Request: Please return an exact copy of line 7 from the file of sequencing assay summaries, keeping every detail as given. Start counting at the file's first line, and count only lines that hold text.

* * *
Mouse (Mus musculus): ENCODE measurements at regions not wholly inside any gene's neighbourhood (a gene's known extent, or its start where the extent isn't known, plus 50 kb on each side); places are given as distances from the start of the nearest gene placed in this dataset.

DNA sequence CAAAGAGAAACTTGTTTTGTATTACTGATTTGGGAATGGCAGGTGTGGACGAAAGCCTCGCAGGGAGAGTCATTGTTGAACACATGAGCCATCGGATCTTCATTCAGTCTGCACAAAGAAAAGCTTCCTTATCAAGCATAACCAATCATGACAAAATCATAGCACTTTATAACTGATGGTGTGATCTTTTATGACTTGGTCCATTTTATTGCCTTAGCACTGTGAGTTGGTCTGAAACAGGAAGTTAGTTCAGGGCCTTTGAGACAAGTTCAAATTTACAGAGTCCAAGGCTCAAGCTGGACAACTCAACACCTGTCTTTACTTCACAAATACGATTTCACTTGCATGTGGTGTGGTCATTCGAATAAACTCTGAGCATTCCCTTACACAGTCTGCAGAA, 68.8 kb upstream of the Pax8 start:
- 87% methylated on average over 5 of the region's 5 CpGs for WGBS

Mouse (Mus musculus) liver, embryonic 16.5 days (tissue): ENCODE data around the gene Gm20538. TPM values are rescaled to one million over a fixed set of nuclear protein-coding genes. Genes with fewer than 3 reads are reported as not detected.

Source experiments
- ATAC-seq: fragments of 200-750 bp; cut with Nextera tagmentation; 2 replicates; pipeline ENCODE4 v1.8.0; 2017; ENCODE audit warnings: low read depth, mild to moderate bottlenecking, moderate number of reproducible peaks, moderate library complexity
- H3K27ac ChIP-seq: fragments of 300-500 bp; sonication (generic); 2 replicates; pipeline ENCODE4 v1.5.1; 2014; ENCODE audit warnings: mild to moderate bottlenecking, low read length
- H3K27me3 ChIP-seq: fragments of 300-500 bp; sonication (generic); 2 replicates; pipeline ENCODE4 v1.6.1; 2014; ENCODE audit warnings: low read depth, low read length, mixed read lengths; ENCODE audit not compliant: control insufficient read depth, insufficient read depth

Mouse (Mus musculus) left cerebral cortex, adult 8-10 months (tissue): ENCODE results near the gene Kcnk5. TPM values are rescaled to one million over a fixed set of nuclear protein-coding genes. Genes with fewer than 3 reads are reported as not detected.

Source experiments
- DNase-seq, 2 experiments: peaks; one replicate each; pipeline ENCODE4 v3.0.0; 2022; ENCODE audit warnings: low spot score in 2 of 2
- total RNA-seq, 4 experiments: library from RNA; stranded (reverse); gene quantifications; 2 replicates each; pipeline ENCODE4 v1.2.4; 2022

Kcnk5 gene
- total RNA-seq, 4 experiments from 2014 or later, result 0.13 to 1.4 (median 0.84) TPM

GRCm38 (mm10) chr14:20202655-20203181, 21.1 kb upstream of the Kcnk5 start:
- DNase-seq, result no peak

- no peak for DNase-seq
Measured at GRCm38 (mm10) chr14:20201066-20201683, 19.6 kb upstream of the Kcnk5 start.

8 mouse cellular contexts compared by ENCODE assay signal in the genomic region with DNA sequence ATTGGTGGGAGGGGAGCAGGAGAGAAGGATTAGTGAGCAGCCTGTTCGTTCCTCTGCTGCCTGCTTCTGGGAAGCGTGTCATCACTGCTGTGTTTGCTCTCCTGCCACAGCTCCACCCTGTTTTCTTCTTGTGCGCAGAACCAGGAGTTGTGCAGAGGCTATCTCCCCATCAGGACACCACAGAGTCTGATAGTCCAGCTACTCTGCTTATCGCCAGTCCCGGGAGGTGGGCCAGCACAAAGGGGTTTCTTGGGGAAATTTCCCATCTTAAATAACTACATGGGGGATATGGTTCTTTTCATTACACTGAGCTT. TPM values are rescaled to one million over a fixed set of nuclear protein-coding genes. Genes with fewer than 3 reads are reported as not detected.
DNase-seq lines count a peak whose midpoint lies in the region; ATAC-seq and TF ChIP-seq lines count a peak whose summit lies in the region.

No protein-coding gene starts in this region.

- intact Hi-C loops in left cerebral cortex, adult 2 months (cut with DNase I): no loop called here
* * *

- H3K27ac ChIP-seq: fragments of 300-500 bp; sonication (generic); 2 replicates; pipeline ENCODE4 v1.5.1; 2014; ENCODE audit warnings: mild to moderate bottlenecking, low read length